Businesses 'must close the skills gap' to survive sustainable economy

A mere 13% of businesses are confident they have the skills to successfully compete in a sustainable economy, according to a new survey by the Institute of Environmental Management & Assessment (IEMA).

The research suggests that businesses' ability to compete is being compromised by a lack of environment and sustainability skills

The research suggests that businesses' ability to compete is being compromised by a lack of environment and sustainability skills

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The research, incorporating more than 900 businesses, suggests that their ability to compete is being compromised by a lack of environment and sustainability skills, with 65% of companies claiming they hadn't even carried out a strategic evaluation of the skills needed.

Only 25% of leaders are fully capable of addressing the sustainability agenda and in 72% of organisations, investment in environment and sustainability skills is less than for other disciplines, with 63% of businesses spending less than £100 per head on environmental training each year.

Minding the gap

Also highlighted in the report is the high proportion of companies - 53% - that are unable to recruit environment and sustainability professionals with the right skills.In an interview with edie in April, two sustainability professionals suggested that a skills gap among those driving sustainability within their businesses is partly to blame for the lack of acceleration towards a green economy.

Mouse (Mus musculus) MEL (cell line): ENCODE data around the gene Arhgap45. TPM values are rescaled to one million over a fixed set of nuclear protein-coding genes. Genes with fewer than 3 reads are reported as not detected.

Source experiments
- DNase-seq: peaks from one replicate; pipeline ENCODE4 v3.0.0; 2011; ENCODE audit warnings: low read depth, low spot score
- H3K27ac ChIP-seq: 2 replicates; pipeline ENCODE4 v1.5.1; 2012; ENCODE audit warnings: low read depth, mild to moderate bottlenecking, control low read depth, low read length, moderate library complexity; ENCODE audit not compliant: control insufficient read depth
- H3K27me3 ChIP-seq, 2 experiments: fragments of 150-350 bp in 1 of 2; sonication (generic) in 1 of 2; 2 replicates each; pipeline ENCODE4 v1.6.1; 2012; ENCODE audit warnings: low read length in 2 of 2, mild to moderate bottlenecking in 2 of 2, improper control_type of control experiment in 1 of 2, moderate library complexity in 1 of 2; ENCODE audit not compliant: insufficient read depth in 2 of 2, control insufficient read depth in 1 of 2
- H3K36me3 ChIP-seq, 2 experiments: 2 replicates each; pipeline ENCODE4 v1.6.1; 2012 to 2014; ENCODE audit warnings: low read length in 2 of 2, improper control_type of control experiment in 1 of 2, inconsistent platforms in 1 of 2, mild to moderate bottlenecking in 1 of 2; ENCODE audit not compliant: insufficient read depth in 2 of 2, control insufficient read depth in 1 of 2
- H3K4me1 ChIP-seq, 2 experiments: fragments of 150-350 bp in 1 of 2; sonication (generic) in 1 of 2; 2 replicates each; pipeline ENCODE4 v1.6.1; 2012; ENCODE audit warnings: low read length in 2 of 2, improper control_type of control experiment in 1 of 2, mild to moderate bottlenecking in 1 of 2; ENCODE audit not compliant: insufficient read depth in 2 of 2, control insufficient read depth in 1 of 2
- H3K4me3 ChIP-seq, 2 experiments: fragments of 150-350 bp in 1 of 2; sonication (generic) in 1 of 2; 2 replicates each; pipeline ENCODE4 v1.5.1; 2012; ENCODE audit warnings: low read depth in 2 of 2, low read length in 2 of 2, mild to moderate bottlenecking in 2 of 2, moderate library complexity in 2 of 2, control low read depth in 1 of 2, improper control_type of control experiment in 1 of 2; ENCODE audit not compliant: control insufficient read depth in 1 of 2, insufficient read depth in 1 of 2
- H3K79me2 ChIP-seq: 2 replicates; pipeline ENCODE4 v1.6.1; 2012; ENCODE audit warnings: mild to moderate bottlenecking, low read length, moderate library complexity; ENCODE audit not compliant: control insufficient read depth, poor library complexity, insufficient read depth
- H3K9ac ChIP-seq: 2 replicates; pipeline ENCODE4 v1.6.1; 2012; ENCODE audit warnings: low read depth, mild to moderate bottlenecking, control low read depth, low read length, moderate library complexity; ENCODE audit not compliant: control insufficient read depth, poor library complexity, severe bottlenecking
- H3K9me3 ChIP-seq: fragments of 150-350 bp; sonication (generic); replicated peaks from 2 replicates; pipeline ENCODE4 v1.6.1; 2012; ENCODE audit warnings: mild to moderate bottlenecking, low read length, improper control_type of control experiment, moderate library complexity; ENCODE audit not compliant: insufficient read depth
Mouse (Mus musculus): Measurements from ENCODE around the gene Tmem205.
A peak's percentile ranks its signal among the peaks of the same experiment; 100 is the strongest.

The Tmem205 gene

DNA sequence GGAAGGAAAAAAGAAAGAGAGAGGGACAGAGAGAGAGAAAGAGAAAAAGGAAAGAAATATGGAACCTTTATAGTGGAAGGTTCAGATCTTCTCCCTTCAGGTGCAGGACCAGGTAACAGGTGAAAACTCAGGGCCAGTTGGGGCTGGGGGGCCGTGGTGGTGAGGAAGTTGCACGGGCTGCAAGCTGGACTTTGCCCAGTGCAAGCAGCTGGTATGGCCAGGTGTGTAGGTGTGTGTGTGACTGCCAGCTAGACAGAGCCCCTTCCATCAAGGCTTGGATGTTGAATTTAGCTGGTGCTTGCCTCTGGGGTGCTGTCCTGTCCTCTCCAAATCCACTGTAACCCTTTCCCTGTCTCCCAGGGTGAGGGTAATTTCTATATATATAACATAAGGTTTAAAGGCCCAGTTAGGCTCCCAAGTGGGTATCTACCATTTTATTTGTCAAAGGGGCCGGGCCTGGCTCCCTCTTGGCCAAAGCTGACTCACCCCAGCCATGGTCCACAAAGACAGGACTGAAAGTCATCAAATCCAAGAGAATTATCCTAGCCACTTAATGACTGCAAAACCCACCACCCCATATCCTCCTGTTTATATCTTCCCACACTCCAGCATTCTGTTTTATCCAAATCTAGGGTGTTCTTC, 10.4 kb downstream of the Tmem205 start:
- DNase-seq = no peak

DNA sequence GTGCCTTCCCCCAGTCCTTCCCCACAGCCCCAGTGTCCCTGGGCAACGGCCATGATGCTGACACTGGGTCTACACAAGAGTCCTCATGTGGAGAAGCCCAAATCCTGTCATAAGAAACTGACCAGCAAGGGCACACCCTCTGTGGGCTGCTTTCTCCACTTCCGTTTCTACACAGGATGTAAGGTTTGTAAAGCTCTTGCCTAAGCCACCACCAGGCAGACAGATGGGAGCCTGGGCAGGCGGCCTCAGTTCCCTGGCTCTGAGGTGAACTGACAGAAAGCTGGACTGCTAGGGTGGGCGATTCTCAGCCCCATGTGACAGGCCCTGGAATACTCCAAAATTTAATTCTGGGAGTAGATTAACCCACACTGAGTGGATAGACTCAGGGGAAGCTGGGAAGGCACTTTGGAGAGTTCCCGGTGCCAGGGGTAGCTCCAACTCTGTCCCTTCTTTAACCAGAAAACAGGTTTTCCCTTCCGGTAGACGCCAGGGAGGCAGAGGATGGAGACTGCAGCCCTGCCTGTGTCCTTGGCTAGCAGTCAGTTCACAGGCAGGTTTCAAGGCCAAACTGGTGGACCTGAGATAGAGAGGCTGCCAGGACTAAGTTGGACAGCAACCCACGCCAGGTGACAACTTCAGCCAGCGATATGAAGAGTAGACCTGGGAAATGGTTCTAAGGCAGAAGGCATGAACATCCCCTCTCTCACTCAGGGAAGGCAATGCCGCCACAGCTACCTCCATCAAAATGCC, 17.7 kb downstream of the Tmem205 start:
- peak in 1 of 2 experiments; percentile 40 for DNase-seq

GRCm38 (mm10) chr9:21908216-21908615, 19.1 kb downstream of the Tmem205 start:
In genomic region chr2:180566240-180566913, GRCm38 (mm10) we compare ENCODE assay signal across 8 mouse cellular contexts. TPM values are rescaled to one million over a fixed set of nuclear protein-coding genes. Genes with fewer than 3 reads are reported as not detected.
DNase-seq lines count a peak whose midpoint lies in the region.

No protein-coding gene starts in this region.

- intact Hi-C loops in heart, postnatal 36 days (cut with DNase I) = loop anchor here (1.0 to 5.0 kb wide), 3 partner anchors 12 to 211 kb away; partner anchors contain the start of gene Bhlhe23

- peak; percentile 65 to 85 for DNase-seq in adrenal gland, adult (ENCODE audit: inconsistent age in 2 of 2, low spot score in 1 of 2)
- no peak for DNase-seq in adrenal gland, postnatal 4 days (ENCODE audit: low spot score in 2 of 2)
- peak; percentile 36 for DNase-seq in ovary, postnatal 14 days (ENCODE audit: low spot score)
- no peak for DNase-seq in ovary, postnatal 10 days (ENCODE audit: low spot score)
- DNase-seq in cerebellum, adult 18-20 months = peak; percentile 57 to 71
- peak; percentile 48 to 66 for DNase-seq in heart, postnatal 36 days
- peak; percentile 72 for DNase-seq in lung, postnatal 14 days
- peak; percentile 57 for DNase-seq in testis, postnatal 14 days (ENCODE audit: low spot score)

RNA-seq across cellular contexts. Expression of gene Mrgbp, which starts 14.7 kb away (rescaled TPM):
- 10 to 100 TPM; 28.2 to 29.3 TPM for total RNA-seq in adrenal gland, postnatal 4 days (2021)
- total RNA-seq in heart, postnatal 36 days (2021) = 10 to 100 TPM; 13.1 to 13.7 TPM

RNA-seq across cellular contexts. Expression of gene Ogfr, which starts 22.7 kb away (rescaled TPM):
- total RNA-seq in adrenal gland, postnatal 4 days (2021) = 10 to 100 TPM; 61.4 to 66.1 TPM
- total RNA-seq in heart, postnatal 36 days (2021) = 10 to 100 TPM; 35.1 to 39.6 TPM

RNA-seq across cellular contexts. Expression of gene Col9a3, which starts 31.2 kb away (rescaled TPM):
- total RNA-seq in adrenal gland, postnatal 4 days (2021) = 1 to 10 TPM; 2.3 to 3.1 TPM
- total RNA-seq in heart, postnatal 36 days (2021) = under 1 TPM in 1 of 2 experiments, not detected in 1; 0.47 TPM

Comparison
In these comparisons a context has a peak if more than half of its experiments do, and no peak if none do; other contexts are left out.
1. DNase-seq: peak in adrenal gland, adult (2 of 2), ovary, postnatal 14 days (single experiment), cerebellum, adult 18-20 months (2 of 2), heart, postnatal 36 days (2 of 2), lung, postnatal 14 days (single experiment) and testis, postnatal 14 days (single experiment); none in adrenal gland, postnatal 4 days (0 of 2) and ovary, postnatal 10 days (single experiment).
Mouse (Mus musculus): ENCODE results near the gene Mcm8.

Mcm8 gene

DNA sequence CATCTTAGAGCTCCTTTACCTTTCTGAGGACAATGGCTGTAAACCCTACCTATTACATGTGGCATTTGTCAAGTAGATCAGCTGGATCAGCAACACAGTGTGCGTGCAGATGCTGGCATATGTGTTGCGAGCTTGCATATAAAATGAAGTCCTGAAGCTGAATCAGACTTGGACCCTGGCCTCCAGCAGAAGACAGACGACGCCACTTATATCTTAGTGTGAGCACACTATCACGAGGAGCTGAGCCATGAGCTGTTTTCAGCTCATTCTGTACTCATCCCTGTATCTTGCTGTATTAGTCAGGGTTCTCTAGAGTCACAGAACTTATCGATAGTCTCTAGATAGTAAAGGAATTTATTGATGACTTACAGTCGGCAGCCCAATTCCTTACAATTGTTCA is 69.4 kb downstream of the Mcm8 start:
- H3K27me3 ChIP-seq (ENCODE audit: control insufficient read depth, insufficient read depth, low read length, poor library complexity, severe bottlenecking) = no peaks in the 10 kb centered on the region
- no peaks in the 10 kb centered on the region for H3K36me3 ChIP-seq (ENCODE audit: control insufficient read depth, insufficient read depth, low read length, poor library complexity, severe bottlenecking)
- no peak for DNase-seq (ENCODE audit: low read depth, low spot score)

IEMA chief executive Tim Balcon agrees. Commenting on the survey's findings, Balcon said: "Environmental and sustainability skills are fundamental to ensuring that the global economy, and every business in the world, can survive.

"Governments, businesses, industries and professions worldwide need to work together to set in place a new skills framework that will equip organisations to survive and thrive in the face of these inescapable challenges."

IEMA has brought together a growing number of businesses, organisations and individuals including BAE Systems, Rolls-Royce, EDF Energy, EY and Saint-Gobain in a campaign - "Preparing for the Perfect Storm: Skills for a Sustainable Economy" - to emphasise the importance of investing in new skills.

Skills frameworkAs part of the campaign IEMA laid out a skills framework for businesses which includes the need for an increased environment and sustainability knowledge and understanding for all workers and the importance of integrating environment and sustainability into the national curriculum, ensuring that young people entering work are able to play their part at the start of their careers.

In an interview with National Union of Students (NUS) senior project officer Jesse Scharf in April, edie revealed that today's students want to gain employment with companies which truly value the importance of sustainability.

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